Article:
Remember that time on a Sunday in Edmonton when you had too many options for things to do and the Downtown and Oliver streets were crowded with people?
Of course you don’t. On Sundays, downtown can feel like a sleepy town you pulled into off the highway. To find a good coffee or a new pair of shoes, to hem a pant or fix a phone, to find out whether the new “it” restaurant lives up to the hype, can feel like you’re living an episode of the Amazing Race.
Actually, it often feels that way after six o’clock each day, but Sundays are guaranteed snoozers. The cafes are closed; a majority of bars are silent; offices are locked. And, thus, the sidewalks are barren. Even our autobahn-width streets and free street parking, a friendly plea to incoming shoppers, if nothing else, are lightly trafficked.
None of this holds as true in many of our suburban spaces. They don’t hold true on Whyte Ave. neither, where at least the shops stay open till five and popular restaurants like Meat and Ampersand 27 are open … late … seven days a week.
Since the post-millennium downtown revival, we’ve added close to 10,000 people to our core neighbourhoods. Many of them are young, make decent money and live interesting lives. Yet so many of the businesses in their neighbourhoods don’t cater to them. Instead, their business hours serve the ephemeral office crowd that drives in and out, for five days and 40 hours a week.
There’s no reason for this other than culture. We’ve allowed Sunday shopping far longer than other cities. (Halifax, for example, only legalized shopping on the Lord’s Day in 2006, a decision that took far longer because of its deep Christian past. But while commerce took a step forward, the amended bylaw didn’t transform Halifax’s already bustling weekend streets; those were baked into the waterfront’s DNA.) It’s not like we don’t get out on Sundays, either. Down in the river valley, the trails and pathways are busy arteries of recreational life. But up in the downtown, it’s tumbleweeds.
Meanwhile Old Strathcona is a nexus of activity. Perhaps that’s why the City thought of Whyte first when piloting the possible car-free Edmonton, an effort to shut down the street for pedestrians for a few hours on select days. Maybe downtown businesses would benefit from it more.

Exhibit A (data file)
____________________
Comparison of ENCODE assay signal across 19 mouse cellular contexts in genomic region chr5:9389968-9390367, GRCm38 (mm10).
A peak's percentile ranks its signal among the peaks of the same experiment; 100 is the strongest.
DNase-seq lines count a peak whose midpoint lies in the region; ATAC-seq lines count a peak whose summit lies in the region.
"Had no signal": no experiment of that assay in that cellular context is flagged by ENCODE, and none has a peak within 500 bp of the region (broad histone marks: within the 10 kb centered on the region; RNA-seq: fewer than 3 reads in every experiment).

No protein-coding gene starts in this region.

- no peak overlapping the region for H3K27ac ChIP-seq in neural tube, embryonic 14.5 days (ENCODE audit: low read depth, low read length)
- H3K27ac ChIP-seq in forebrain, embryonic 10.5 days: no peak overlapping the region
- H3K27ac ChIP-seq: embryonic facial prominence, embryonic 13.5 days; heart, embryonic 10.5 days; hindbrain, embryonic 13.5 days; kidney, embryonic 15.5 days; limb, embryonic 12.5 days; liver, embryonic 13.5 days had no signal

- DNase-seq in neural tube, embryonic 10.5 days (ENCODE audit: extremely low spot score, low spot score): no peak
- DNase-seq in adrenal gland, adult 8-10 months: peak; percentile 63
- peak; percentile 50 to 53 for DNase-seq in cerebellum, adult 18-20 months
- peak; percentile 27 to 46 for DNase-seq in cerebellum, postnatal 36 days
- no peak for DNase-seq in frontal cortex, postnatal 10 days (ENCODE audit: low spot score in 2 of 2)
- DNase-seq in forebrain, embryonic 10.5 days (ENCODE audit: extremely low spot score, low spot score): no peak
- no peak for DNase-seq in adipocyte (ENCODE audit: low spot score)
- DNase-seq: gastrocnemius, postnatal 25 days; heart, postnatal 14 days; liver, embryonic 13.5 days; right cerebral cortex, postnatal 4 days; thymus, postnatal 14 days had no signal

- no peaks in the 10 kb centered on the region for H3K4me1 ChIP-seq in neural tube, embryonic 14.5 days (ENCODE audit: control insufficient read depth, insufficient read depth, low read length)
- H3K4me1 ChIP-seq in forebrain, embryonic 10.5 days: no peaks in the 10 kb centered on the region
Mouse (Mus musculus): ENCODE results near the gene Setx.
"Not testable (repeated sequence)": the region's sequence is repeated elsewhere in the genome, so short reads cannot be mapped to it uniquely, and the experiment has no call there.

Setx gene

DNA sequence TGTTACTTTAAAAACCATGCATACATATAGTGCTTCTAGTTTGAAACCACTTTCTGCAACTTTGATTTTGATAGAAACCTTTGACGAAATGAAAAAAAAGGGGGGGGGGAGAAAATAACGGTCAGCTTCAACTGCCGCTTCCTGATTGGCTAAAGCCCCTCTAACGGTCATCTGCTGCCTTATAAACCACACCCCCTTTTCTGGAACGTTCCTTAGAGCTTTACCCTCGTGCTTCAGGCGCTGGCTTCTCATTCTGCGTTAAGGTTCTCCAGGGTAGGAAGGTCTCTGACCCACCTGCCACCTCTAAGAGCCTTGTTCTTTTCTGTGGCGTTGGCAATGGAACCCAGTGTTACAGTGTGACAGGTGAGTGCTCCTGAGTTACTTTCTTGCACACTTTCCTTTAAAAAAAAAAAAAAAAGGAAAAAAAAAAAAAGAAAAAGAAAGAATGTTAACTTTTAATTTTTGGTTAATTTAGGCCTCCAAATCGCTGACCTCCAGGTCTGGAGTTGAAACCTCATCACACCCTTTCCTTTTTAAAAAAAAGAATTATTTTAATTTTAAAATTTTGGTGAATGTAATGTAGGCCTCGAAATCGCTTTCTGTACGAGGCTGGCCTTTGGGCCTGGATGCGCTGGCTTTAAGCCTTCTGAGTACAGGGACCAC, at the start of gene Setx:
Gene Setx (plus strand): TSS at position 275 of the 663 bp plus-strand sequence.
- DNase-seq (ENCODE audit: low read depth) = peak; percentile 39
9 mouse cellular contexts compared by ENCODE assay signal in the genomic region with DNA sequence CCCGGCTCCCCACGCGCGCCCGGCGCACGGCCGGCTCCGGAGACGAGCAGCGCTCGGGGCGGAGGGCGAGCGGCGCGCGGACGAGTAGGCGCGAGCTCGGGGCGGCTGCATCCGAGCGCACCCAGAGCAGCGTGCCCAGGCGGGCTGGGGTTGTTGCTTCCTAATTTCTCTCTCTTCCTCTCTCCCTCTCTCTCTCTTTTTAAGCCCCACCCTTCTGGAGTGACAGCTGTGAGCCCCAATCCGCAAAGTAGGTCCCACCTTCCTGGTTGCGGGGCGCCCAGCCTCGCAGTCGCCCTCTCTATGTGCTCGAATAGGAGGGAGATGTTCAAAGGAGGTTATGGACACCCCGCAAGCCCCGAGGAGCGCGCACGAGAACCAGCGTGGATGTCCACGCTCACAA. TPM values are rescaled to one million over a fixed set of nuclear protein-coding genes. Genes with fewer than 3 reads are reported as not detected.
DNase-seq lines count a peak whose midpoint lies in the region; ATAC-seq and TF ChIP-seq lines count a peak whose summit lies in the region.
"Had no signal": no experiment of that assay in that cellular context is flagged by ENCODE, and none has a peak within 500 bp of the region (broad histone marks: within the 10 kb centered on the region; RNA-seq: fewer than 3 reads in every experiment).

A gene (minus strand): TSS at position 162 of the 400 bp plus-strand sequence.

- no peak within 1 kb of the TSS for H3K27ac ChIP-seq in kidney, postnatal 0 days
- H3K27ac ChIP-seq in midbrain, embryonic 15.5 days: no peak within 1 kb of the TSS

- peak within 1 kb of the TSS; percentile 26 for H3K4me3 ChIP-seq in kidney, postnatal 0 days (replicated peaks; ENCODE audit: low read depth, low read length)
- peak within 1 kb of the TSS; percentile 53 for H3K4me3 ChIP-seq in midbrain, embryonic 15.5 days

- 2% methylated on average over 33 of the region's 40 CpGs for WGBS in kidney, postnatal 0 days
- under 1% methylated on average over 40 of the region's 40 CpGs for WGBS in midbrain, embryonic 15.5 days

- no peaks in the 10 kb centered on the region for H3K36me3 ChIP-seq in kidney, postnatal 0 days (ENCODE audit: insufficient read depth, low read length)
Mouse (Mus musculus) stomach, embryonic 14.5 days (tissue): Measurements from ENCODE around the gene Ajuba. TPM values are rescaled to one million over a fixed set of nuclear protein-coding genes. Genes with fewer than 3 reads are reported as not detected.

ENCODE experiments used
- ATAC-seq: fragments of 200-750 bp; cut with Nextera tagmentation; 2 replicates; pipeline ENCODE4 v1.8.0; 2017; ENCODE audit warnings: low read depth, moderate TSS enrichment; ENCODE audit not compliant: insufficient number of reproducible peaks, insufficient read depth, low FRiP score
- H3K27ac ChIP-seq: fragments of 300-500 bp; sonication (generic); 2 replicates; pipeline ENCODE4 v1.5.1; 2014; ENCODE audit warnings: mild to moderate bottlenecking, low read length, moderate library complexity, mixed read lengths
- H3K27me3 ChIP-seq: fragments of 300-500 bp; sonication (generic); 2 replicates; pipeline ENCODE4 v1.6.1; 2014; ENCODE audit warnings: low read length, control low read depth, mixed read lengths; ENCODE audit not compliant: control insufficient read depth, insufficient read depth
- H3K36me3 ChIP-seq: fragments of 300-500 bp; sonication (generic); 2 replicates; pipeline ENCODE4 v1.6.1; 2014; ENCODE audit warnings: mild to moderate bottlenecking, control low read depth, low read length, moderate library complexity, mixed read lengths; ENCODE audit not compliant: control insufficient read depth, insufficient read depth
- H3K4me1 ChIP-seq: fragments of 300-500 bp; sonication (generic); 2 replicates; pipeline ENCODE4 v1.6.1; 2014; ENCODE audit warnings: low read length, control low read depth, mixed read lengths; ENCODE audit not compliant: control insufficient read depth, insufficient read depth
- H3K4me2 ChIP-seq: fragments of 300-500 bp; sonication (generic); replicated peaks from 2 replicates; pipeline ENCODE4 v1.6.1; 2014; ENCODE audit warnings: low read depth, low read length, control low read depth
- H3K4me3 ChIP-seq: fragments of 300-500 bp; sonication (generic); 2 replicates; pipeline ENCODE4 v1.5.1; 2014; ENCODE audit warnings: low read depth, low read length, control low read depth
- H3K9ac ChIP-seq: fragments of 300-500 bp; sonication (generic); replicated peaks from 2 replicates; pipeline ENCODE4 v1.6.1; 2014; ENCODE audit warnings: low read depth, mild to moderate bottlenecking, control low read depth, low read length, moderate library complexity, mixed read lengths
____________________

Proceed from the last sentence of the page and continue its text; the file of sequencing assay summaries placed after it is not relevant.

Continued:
It has worked elsewhere. Since the ’90s, Ottawa has closed Colonel By Drive to traffic every Sunday for pedestrians, cyclists, rollerbladers, pets and all other forms of foot-based life. The results have been transformative. Colonel By Drive winds along the Rideau Canal (Ottawa’s version of our river valley) and ends up right downtown. Effectively, the route feeds pedestrians onto Ottawa’s once-dead Sunday streets. And since Sunday motor traffic is nearly absent anyway, few complained.
Imagine if we did the same downtown, and not just to accommodate nightlife, as it’s been proposed for Whyte, but day-life. On Sunday, we pick a road or two, which are hardly being used by motorists in the first place, and throw them open to people walking, biking or just loitering. We encourage businesses to extend not just their hours, but patios. Invite food trucks and kiosks. Buskers, too.
We can’t force businesses to open and treat downtown as more than a roofless stadium for the service sector. What we can do, though, is bring people here on Sundays, much in the way that festivals already do, only this wouldn’t have any planned programming—just whatever happens when we hand over our downtown to the people.
Tim Querengesser is president of The Edmonton Wayfinding Society.